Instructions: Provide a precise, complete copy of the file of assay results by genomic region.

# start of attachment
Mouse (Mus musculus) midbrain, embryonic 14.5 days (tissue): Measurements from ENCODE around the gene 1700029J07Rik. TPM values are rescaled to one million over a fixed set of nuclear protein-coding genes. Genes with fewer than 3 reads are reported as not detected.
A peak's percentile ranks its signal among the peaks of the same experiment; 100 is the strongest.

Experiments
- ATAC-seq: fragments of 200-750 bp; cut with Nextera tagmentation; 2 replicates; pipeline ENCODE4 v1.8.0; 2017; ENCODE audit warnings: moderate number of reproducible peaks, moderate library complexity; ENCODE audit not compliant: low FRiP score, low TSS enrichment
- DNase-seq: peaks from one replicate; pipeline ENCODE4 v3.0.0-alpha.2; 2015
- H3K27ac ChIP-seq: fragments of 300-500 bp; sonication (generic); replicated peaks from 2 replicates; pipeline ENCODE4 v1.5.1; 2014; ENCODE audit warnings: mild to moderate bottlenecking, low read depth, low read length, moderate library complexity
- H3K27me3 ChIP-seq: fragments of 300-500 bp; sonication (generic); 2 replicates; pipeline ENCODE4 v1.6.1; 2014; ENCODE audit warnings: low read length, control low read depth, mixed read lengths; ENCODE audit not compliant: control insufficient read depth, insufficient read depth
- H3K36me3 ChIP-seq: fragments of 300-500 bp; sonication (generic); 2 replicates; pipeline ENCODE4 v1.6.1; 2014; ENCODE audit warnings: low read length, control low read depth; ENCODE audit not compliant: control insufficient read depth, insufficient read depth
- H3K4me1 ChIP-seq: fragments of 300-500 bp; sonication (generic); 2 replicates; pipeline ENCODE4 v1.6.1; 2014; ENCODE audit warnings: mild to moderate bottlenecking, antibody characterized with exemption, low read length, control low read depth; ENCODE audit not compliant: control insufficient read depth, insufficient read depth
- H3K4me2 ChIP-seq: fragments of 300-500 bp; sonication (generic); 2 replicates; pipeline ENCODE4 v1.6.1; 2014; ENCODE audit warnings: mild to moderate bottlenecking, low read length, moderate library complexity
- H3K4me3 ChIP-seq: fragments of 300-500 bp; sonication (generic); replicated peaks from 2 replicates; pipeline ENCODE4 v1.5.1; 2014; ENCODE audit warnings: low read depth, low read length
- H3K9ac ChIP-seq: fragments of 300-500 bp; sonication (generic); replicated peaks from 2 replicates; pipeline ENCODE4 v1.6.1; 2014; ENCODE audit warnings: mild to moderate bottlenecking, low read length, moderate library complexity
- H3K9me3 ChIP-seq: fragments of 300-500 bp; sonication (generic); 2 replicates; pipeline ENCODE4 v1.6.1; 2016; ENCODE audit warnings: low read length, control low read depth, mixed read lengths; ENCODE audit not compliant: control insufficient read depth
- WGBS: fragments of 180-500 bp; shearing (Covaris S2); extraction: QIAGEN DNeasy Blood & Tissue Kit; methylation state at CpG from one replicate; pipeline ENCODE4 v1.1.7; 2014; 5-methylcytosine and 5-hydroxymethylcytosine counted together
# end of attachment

Mouse (Mus musculus) midbrain, embryonic 14.5 days (tissue): Measurements from ENCODE around the gene 1700029J07Rik. TPM values are rescaled to one million over a fixed set of nuclear protein-coding genes. Genes with fewer than 3 reads are reported as not detected.
A peak's percentile ranks its signal among the peaks of the same experiment; 100 is the strongest.

Experiments
- ATAC-seq: fragments of 200-750 bp; cut with Nextera tagmentation; 2 replicates; pipeline ENCODE4 v1.8.0; 2017; ENCODE audit warnings: moderate number of reproducible peaks, moderate library complexity; ENCODE audit not compliant: low FRiP score, low TSS enrichment
- DNase-seq: peaks from one replicate; pipeline ENCODE4 v3.0.0-alpha.2; 2015
- H3K27ac ChIP-seq: fragments of 300-500 bp; sonication (generic); replicated peaks from 2 replicates; pipeline ENCODE4 v1.5.1; 2014; ENCODE audit warnings: mild to moderate bottlenecking, low read depth, low read length, moderate library complexity
- H3K27me3 ChIP-seq: fragments of 300-500 bp; sonication (generic); 2 replicates; pipeline ENCODE4 v1.6.1; 2014; ENCODE audit warnings: low read length, control low read depth, mixed read lengths; ENCODE audit not compliant: control insufficient read depth, insufficient read depth
- H3K36me3 ChIP-seq: fragments of 300-500 bp; sonication (generic); 2 replicates; pipeline ENCODE4 v1.6.1; 2014; ENCODE audit warnings: low read length, control low read depth; ENCODE audit not compliant: control insufficient read depth, insufficient read depth
- H3K4me1 ChIP-seq: fragments of 300-500 bp; sonication (generic); 2 replicates; pipeline ENCODE4 v1.6.1; 2014; ENCODE audit warnings: mild to moderate bottlenecking, antibody characterized with exemption, low read length, control low read depth; ENCODE audit not compliant: control insufficient read depth, insufficient read depth
- H3K4me2 ChIP-seq: fragments of 300-500 bp; sonication (generic); 2 replicates; pipeline ENCODE4 v1.6.1; 2014; ENCODE audit warnings: mild to moderate bottlenecking, low read length, moderate library complexity
- H3K4me3 ChIP-seq: fragments of 300-500 bp; sonication (generic); replicated peaks from 2 replicates; pipeline ENCODE4 v1.5.1; 2014; ENCODE audit warnings: low read depth, low read length
- H3K9ac ChIP-seq: fragments of 300-500 bp; sonication (generic); replicated peaks from 2 replicates; pipeline ENCODE4 v1.6.1; 2014; ENCODE audit warnings: mild to moderate bottlenecking, low read length, moderate library complexity
- H3K9me3 ChIP-seq: fragments of 300-500 bp; sonication (generic); 2 replicates; pipeline ENCODE4 v1.6.1; 2016; ENCODE audit warnings: low read length, control low read depth, mixed read lengths; ENCODE audit not compliant: control insufficient read depth
- WGBS: fragments of 180-500 bp; shearing (Covaris S2); extraction: QIAGEN DNeasy Blood & Tissue Kit; methylation state at CpG from one replicate; pipeline ENCODE4 v1.1.7; 2014; 5-methylcytosine and 5-hydroxymethylcytosine counted together